Getting certain preventive care tests and screenings and practicing healthy habits can help keep you at your healthy best. When you go for your next checkup, use this chart as a checklist to talk to your doctor about which tests you should get, when you should have them and how often.

Here’s a checklist to help you:


Stay Up-To-Date With Your Shots

  • Get a flu vaccine every year. The seasonal flu vaccine is the best way to protect yourself and others from the flu.
  • Get the Tdap shot to protect against tetanus, diphtheria, and whooping cough (pertussis). Everyone needs to get the Tdap shot once.
  • After you get a Tdap shot, get a Td shot every 10 years to keep you protected against tetanus and diphtheria.

If you are age 60 or older, get shots for older adults. Older adults need shots to protect against diseases like pneumonia and shingles.

Ask Your Doctor About Medicines To Prevent Heart Attacks and Strokes

Statins are medicines that reduce the risk of heart attack and stroke by helping to lower or prevent high cholesterol. Statins are usually recommended for individuals’ age 40 to 75 with high cholesterol, diabetes, high blood pressure, or who smoke when their doctor has decided they are at high risk for heart attack and stroke.

Statins aren’t right for everyone, and all medicines have pros and cons. When you talk with your doctor about taking a statin, it’s important to discuss your personal history as well as your risk for heart attack and stroke.

What about aspirin? Talk with your doctor about taking aspirin to prevent disease. Taking low-dose aspirin (or “baby aspirin”) regularly can lower your risk for heart attack, stroke, and colorectal cancer. For most people, aspirin is safe. But it’s not right for everyone.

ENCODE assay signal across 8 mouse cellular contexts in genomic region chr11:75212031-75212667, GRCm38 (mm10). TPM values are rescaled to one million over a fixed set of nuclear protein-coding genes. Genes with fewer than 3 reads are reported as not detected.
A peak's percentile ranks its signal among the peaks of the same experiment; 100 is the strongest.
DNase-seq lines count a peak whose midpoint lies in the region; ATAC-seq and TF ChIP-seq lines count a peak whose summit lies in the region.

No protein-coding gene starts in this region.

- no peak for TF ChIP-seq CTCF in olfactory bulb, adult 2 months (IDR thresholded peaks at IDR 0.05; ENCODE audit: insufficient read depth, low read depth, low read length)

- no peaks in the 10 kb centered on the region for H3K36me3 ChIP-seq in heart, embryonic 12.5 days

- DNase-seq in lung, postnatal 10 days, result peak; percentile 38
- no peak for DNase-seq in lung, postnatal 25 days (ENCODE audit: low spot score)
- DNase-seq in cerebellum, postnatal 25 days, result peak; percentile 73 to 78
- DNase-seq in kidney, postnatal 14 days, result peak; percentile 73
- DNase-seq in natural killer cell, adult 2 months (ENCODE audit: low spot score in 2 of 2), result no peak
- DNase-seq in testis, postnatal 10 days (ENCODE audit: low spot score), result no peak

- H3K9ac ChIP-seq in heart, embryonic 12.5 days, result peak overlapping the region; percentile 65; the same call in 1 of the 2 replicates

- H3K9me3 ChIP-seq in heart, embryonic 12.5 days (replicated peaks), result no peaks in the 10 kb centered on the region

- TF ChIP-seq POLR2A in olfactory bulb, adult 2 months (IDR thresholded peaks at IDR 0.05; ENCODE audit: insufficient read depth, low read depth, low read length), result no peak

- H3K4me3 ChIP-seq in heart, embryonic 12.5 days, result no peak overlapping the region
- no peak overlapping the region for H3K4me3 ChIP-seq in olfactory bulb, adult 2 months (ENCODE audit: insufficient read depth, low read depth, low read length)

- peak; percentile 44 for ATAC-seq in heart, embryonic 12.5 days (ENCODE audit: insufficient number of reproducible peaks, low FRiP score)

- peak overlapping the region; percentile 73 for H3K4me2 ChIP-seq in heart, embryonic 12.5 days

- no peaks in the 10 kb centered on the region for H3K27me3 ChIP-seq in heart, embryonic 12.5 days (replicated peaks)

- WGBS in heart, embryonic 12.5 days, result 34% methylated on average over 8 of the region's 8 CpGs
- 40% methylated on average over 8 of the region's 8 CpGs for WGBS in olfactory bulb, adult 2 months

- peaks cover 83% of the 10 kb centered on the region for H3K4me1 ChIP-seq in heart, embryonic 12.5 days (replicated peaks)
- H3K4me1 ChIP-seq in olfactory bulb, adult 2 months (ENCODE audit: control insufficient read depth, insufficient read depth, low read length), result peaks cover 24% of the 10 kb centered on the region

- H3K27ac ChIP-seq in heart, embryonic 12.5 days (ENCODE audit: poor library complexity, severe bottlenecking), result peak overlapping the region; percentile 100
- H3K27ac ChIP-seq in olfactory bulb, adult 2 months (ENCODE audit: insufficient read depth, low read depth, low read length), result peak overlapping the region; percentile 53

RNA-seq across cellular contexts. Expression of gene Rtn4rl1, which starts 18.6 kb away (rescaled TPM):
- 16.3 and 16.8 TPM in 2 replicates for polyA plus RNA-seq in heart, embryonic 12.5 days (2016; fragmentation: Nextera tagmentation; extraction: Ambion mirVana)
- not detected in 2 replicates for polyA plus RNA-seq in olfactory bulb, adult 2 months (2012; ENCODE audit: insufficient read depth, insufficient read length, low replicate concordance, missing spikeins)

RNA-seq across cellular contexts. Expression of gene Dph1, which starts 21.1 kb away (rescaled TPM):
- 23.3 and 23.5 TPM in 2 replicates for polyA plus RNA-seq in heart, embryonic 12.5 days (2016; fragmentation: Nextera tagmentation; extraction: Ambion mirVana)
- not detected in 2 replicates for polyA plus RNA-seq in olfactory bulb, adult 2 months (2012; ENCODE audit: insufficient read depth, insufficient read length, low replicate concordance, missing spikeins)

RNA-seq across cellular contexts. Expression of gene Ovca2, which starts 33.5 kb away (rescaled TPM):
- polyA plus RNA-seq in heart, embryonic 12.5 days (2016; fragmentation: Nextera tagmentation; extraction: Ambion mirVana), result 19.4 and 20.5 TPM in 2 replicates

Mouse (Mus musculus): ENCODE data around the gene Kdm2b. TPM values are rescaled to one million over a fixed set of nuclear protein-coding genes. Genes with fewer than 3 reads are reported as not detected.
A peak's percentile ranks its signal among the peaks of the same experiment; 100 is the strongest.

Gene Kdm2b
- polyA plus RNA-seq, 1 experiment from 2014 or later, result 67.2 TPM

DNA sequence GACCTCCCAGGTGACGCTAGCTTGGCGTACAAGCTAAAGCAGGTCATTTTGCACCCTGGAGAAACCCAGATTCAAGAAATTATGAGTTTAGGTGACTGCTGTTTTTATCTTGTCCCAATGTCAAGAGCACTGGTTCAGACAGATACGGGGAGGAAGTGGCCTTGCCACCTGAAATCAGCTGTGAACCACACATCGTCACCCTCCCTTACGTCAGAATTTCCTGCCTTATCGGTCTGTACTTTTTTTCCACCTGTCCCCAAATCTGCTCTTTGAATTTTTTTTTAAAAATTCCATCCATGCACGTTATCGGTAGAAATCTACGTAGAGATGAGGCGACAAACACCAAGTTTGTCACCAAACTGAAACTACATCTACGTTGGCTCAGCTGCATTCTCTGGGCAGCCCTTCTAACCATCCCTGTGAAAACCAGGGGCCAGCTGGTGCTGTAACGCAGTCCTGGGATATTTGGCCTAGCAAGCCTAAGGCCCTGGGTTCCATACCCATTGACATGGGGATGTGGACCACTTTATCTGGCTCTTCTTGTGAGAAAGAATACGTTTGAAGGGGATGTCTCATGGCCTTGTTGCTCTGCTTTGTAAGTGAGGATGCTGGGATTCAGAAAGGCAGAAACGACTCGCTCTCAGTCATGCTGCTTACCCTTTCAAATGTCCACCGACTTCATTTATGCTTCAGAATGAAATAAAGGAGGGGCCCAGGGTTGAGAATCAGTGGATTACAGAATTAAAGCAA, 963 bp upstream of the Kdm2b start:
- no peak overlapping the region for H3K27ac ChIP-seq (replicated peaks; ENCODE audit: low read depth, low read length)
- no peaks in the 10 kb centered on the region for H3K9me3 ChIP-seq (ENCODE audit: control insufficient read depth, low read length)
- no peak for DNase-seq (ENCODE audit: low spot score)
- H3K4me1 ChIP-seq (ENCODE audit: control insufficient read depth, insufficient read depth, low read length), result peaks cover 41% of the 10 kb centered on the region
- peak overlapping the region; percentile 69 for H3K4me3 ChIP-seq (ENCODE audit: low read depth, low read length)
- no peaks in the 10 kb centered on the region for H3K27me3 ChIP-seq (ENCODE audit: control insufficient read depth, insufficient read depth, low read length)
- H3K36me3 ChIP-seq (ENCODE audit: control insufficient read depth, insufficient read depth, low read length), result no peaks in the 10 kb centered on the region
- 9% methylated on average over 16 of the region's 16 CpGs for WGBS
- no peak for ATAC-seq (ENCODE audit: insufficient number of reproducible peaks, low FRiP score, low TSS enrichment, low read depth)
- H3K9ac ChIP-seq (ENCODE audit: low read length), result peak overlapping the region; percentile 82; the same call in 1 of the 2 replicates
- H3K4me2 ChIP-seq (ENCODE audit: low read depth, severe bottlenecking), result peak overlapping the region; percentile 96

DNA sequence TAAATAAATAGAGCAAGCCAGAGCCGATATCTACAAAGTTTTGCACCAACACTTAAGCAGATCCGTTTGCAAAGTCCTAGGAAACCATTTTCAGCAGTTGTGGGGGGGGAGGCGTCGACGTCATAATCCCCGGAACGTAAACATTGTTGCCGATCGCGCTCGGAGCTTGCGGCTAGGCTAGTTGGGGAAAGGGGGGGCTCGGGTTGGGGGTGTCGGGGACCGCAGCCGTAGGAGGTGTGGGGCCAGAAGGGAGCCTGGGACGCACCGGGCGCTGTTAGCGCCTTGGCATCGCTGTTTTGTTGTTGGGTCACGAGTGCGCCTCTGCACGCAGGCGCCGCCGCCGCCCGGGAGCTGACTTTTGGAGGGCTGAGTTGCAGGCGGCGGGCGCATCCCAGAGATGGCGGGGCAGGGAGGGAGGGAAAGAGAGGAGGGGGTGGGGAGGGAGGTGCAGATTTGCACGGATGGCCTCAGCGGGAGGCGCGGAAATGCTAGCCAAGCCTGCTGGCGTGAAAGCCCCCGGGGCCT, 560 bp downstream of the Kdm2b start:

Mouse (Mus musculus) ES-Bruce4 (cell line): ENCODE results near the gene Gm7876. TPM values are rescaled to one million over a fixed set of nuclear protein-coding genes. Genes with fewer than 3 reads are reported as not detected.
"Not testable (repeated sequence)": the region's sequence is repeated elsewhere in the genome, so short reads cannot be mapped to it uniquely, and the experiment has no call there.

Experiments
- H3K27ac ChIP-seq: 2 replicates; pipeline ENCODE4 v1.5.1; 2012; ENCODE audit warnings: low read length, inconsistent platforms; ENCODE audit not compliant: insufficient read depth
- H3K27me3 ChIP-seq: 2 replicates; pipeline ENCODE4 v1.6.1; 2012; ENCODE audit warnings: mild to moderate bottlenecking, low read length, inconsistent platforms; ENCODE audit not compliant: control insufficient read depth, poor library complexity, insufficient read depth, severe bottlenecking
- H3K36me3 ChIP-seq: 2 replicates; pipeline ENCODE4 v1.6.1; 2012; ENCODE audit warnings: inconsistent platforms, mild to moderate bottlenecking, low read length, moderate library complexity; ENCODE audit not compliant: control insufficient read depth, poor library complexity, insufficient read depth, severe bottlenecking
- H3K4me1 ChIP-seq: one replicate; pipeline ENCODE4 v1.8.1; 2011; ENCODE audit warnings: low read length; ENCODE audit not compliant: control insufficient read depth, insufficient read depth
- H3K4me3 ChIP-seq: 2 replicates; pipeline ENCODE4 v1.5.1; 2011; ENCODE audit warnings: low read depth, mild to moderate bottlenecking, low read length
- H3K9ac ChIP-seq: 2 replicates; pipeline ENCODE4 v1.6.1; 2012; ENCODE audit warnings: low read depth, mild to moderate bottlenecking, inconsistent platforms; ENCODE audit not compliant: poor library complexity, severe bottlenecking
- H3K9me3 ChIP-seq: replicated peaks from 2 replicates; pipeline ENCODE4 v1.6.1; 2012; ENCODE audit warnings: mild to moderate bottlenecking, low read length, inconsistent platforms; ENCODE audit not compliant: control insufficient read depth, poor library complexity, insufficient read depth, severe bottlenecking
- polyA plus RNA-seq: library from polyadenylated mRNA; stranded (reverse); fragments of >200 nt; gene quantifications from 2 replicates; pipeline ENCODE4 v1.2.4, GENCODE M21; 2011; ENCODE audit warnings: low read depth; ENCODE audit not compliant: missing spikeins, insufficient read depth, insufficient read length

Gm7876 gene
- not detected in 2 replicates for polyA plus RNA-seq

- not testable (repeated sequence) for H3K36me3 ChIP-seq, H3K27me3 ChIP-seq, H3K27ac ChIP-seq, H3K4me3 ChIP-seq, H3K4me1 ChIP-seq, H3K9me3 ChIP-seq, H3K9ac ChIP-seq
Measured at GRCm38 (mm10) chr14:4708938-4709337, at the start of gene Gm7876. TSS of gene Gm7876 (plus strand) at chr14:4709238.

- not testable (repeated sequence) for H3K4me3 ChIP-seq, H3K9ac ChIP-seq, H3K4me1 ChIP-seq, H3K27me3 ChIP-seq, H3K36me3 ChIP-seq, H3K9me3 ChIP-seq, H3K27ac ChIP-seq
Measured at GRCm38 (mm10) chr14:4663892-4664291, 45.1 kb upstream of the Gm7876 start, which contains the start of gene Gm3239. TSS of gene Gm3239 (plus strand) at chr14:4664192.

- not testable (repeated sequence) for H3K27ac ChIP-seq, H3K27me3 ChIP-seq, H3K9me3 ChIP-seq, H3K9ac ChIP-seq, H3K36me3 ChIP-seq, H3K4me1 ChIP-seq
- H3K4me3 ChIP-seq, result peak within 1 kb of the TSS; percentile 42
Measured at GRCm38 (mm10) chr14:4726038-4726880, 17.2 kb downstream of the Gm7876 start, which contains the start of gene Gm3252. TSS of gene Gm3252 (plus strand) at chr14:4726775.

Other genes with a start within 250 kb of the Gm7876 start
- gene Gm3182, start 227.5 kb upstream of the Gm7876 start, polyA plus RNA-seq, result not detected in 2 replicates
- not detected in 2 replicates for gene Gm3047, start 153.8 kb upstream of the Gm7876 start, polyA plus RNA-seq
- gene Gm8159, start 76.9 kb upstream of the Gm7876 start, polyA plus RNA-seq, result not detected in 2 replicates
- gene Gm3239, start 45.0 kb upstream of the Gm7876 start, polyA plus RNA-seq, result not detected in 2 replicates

Ask your doctor about taking aspirin regularly if you are age 50 to 59 and you have any of these risk factors for heart disease: smoking, high blood pressure, high cholesterol, or diabetes.

Other Healthy Habits to Keep

  • Get help to quit. If you smoke, ask your doctor about services to help you quit.
  • Eat a healthy diet. If your doctor has told you that you are at risk for heart disease or diabetes, ask about dietary counseling. Focus on eating a healthy diet, including at least five servings of fruits and vegetables daily.
  • Watch your weight. If you are overweight, ask your doctor about screening and counseling for obesity.
  • Drink alcohol in moderation. If you choose to drink, have only a moderate (limited) amount. This means: no more than 2 drinks a day for men.

Always talk to your doctor to find out what tests or screenings are right for you. 


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